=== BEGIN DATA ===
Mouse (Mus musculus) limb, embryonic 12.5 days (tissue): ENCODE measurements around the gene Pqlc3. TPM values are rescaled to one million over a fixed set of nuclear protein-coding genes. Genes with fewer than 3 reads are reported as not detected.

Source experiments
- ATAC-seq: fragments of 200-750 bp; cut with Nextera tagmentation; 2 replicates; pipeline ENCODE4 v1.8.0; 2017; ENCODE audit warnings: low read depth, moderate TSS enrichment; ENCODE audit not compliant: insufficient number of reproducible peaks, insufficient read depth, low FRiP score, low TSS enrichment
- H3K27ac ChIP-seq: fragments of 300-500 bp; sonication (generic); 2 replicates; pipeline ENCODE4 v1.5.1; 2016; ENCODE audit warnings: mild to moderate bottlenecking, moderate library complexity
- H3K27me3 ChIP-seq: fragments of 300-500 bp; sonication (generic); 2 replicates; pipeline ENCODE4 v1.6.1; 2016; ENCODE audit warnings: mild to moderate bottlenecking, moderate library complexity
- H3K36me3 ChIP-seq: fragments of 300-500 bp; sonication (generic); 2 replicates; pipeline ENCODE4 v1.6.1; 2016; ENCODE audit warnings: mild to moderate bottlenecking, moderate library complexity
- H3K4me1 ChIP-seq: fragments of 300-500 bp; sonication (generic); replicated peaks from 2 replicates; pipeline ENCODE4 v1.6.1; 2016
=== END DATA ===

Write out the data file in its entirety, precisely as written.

Mouse (Mus musculus) limb, embryonic 12.5 days (tissue): ENCODE measurements around the gene Pqlc3. TPM values are rescaled to one million over a fixed set of nuclear protein-coding genes. Genes with fewer than 3 reads are reported as not detected.

Source experiments
- ATAC-seq: fragments of 200-750 bp; cut with Nextera tagmentation; 2 replicates; pipeline ENCODE4 v1.8.0; 2017; ENCODE audit warnings: low read depth, moderate TSS enrichment; ENCODE audit not compliant: insufficient number of reproducible peaks, insufficient read depth, low FRiP score, low TSS enrichment
- H3K27ac ChIP-seq: fragments of 300-500 bp; sonication (generic); 2 replicates; pipeline ENCODE4 v1.5.1; 2016; ENCODE audit warnings: mild to moderate bottlenecking, moderate library complexity
- H3K27me3 ChIP-seq: fragments of 300-500 bp; sonication (generic); 2 replicates; pipeline ENCODE4 v1.6.1; 2016; ENCODE audit warnings: mild to moderate bottlenecking, moderate library complexity
- H3K36me3 ChIP-seq: fragments of 300-500 bp; sonication (generic); 2 replicates; pipeline ENCODE4 v1.6.1; 2016; ENCODE audit warnings: mild to moderate bottlenecking, moderate library complexity
- H3K4me1 ChIP-seq: fragments of 300-500 bp; sonication (generic); replicated peaks from 2 replicates; pipeline ENCODE4 v1.6.1; 2016